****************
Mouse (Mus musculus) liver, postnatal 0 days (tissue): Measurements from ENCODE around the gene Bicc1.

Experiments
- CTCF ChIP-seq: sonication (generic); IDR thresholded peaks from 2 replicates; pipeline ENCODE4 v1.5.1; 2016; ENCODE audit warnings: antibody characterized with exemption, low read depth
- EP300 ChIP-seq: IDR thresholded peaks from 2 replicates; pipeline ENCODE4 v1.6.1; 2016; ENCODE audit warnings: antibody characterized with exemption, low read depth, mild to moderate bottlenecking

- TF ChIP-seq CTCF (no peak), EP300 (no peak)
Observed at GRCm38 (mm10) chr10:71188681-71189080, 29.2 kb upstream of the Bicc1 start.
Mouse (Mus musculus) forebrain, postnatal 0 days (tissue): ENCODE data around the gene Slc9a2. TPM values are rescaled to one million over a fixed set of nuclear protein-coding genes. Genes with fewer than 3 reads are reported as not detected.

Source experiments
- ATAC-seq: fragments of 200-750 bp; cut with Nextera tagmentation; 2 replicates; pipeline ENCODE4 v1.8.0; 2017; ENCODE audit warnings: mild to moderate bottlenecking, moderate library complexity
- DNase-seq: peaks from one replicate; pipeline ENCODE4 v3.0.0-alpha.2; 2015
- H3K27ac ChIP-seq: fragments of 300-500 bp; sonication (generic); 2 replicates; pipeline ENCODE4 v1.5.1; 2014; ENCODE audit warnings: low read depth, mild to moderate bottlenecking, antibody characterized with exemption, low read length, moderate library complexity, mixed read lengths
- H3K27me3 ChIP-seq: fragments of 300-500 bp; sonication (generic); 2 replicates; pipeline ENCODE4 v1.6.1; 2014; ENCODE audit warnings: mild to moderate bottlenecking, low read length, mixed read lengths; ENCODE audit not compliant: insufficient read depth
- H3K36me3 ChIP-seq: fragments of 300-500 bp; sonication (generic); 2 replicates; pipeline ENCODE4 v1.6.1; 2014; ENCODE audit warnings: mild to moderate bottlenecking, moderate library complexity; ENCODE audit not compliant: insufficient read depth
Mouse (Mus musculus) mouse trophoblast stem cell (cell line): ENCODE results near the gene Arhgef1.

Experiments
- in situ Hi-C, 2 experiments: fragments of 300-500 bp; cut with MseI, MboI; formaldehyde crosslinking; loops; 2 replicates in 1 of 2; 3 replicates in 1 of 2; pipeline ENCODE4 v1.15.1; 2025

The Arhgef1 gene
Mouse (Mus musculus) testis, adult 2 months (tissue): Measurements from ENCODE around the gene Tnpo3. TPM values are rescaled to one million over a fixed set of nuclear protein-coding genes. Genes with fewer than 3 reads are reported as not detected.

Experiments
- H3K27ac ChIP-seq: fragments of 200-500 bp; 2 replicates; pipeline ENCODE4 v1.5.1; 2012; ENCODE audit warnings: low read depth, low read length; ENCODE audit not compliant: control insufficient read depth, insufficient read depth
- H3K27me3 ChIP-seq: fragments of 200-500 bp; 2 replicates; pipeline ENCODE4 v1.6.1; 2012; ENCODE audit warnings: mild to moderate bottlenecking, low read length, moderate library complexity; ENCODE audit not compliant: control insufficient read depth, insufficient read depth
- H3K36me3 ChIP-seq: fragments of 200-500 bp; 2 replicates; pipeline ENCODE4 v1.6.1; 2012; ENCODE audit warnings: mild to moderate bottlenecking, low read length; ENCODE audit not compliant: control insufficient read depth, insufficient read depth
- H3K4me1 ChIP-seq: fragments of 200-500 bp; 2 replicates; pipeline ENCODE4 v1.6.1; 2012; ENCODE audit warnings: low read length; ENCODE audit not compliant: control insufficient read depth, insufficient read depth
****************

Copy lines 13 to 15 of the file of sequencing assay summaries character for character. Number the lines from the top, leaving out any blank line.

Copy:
- H3K36me3 ChIP-seq: fragments of 300-500 bp; sonication (generic); 2 replicates; pipeline ENCODE4 v1.6.1; 2014; ENCODE audit warnings: mild to moderate bottlenecking, moderate library complexity; ENCODE audit not compliant: insufficient read depth
Mouse (Mus musculus) mouse trophoblast stem cell (cell line): ENCODE results near the gene Arhgef1.

Experiments